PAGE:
Skip To Content
    • Home
    • Blog
    • 4 Tips to Prepare for the Big Move With Kids!

    4 Tips to Prepare for the Big Move With Kids!

    Moving homes is never easy. Moving homes with kids is even more of an undertaking. Whether you are relocating for work, moving to be closer to family, or simply changing locations for a change of pace, a big move can be hugely exciting- and also extremely stressful.

    For very young children or for your teenaged kids, the process of moving requires extra open communication, plenty of understanding, and a lot of patience to navigate all that emotional turmoil. Moving can be a hugely exciting adventure, or an overwhelming project- even in the course of one day.

    Luckily, there are plenty of ways to prepare for the big move in advance. Let’s take a look at four ways to ensure that that big home transition is as smooth as it can be.

    1. Give Yourselves Plenty of Time

    Once you know you are going to relocate, it may be tempting to put off sharing the big news. If at all possible, avoid falling into the trap of procrastinating. Kids are smart- they will be able to sense that something is going on. And in the midst of a major transition (like relocating to new town or state) you want to focus on building trust within the family.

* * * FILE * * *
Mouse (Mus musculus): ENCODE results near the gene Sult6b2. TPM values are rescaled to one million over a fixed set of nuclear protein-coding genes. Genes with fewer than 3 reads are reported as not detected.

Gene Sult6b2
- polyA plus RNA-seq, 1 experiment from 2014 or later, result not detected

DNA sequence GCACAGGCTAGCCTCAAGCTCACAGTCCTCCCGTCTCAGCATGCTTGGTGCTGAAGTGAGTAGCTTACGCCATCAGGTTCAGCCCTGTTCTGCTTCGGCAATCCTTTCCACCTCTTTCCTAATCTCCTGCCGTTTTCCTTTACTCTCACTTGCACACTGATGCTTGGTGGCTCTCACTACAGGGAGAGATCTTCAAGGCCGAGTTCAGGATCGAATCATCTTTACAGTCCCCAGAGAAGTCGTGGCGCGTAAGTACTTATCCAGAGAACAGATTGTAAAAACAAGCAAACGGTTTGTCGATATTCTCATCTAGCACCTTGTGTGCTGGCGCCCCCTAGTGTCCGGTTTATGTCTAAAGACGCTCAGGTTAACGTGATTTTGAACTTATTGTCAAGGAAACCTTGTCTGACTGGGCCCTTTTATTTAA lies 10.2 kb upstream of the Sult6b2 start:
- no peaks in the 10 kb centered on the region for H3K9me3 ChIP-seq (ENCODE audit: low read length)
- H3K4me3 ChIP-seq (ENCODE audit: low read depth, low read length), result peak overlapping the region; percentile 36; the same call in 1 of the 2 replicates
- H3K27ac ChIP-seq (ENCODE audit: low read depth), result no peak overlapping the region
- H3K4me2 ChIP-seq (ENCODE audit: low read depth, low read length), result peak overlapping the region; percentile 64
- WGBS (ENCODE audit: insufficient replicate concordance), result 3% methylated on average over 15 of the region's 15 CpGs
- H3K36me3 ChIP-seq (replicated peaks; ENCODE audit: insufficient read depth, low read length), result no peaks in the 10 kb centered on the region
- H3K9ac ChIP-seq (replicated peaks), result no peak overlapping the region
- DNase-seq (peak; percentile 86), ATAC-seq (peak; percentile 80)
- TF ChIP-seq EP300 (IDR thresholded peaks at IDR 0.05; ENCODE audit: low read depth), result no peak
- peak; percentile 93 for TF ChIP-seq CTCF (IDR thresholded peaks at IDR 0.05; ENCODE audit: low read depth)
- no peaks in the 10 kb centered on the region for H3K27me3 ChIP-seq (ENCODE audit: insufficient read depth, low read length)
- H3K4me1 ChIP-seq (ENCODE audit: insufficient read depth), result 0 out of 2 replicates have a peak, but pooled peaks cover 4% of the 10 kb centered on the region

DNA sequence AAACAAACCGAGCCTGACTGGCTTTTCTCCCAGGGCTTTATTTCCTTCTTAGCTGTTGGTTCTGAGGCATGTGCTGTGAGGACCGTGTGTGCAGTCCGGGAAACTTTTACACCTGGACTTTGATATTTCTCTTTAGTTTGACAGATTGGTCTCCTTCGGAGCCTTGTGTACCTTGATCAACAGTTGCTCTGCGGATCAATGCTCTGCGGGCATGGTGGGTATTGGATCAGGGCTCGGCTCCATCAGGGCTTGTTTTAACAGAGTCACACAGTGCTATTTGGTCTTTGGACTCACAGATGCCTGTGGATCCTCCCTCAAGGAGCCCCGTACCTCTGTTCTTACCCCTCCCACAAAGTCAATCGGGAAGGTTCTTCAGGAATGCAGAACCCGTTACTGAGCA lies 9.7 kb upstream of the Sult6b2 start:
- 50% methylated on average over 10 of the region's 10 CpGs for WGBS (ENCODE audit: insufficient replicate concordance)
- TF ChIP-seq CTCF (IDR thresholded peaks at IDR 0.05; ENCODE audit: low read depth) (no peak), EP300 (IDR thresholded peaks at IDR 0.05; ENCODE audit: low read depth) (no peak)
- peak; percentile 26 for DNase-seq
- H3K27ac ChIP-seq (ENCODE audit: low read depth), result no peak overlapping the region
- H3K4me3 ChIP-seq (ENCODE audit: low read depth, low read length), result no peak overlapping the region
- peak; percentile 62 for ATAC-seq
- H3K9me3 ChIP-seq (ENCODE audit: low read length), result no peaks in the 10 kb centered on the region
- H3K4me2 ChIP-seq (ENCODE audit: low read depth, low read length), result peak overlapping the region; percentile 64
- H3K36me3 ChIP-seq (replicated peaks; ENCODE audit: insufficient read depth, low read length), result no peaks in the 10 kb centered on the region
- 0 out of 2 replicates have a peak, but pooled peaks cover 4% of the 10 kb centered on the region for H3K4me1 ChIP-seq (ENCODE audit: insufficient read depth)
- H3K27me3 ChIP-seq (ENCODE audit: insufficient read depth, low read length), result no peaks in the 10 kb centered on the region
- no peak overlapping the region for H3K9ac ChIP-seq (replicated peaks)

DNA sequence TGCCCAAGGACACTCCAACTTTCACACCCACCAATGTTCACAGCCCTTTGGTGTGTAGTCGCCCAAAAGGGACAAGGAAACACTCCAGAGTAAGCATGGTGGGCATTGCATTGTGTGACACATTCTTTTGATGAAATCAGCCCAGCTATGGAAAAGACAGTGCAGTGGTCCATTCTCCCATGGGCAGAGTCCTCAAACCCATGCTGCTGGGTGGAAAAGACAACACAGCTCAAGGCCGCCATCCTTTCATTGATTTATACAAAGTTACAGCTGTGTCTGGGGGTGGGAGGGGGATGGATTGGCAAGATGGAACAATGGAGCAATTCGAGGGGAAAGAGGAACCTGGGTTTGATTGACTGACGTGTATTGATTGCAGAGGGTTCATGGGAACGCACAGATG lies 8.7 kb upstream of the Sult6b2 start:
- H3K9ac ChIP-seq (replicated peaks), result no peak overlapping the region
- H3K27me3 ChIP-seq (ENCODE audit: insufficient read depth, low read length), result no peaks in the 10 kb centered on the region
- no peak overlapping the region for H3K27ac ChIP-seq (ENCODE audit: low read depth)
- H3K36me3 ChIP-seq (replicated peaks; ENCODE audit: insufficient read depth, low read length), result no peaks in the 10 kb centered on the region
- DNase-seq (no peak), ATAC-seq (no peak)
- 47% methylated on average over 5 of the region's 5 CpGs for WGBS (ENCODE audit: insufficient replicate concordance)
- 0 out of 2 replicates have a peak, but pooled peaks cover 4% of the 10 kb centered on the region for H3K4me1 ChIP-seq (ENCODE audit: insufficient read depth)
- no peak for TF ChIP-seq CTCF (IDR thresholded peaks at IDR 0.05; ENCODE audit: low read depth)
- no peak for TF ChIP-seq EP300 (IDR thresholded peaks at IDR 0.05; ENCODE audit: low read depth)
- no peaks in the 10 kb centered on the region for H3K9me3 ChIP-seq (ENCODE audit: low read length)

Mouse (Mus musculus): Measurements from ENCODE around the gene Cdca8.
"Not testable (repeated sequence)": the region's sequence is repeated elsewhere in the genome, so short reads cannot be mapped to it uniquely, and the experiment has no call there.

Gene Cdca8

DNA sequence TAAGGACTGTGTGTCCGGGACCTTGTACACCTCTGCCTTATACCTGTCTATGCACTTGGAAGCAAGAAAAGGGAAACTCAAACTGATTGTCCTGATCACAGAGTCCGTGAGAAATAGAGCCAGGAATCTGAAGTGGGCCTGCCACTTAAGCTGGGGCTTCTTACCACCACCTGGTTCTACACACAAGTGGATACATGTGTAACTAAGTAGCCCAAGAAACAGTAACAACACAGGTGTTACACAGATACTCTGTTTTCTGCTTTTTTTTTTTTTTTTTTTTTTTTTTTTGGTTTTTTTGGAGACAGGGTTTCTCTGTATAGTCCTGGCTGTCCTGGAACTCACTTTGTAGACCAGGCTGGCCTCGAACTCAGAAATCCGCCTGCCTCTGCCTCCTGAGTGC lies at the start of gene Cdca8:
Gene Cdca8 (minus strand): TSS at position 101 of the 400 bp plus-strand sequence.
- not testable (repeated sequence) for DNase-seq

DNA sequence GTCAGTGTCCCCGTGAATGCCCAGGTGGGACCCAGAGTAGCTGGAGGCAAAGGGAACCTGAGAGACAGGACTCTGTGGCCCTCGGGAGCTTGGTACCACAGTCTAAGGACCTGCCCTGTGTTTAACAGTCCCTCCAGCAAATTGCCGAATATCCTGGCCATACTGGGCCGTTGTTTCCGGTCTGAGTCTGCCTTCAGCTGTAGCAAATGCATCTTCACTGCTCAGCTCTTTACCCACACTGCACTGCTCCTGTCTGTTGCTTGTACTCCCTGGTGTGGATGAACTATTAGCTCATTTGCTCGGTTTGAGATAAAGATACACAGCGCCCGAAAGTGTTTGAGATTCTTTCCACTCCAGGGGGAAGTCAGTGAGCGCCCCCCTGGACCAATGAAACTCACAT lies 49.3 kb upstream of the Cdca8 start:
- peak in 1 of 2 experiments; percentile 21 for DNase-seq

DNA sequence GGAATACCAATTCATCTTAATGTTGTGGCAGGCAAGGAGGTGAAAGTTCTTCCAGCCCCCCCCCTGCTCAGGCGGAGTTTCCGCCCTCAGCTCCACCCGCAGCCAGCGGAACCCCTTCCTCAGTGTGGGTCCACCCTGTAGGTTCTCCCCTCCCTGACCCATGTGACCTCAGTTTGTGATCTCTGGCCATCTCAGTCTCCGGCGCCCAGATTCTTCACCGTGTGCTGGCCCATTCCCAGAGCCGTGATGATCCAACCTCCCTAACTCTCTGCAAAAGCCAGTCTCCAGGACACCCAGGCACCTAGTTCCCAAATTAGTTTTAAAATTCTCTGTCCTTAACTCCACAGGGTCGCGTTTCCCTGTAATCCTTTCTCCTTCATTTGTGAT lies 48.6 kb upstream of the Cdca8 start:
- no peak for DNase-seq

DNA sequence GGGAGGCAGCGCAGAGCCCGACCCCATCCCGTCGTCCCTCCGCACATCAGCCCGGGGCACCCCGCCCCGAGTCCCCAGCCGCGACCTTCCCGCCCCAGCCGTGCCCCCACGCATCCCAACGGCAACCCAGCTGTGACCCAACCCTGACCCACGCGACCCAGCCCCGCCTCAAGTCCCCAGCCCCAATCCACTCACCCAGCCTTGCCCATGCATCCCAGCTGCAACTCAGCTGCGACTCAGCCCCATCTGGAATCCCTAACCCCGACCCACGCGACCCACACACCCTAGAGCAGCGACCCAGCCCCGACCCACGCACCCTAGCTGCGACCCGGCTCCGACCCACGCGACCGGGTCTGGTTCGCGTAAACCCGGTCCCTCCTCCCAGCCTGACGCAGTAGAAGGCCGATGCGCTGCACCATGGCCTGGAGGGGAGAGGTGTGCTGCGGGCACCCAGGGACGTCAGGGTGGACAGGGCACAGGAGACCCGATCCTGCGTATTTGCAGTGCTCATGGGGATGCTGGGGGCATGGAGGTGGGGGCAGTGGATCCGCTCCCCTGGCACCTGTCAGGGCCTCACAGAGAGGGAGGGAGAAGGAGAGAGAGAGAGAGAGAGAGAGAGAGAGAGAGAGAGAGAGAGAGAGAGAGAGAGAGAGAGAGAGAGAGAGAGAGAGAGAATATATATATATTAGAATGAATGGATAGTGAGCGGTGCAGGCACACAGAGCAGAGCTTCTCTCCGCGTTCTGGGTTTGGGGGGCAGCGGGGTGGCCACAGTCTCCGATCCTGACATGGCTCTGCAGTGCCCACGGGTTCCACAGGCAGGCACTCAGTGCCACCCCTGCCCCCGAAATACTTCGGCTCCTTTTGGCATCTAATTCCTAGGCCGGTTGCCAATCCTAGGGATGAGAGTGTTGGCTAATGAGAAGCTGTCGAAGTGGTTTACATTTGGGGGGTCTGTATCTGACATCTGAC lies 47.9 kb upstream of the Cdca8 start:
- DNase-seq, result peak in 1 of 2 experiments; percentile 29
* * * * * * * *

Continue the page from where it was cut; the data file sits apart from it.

Take the “rip the bandaid off” approach so that you all have as much time as possible to process and prepare. Besides just the emotional upheaval your kids may experience, there will be a lot of practical logistics to attend to as well. So the more time you can work together as a family, the better. Call a family meeting, sit every one down, and let them know what’s going on.

    2. Get To Know The New Town Together

    As you all prepare for the big move, you can involve your kids in some basic research to help get them excited about your new town. Print out some pictures of the new house you will be moving into and let them brainstorm about how they would like to decorate their space. Encourage them to draw or make an inspiration collage of their new room décor. That way their designs can give them something to look forward to right off the bat, as you work together to decorate and assemble a new room that they will love.

    Pin up a map of your new town and work together to find highlights and fun activities you’d like to do together. Is there a great-looking local ice cream shop you can visit? What about a nearby river or lake where you can try rafting or kayaking? Emphasizing the fun to be had in the town you will move to will create a feeling of excited anticipation that can help mitigate any feelings of anxiety or dread your kids might feel. Then, once you arrive in your new town, take some time to visit a few of the places on the list as a fun reward for finally arriving.

    3. Create Lasting Connections

    One of the hardest parts about moving with kids is the fact that they will be leaving their friends behind. Today, however, it is much easier to stay in touch. Make sure your kids know that they can maintain their current friendships, even after they start to make new ones.